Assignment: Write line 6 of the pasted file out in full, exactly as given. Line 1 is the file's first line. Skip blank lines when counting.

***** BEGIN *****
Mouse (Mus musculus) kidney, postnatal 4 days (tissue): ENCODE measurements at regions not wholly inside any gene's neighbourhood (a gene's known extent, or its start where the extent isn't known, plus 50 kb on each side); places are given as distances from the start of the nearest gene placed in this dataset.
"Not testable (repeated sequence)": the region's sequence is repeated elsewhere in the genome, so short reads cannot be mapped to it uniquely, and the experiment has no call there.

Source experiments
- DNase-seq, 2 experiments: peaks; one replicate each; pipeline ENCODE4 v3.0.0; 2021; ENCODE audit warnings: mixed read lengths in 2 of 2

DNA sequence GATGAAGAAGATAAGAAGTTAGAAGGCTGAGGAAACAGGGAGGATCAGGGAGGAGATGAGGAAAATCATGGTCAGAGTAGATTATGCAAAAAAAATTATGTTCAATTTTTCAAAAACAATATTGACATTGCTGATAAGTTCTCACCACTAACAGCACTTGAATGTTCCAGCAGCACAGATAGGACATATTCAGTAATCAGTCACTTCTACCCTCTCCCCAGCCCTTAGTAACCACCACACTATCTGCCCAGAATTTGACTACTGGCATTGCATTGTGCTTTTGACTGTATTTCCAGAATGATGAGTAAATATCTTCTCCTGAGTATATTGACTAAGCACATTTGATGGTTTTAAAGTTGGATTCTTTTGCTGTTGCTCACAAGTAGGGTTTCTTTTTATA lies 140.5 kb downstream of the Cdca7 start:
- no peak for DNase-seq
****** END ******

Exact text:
- no peak for DNase-seq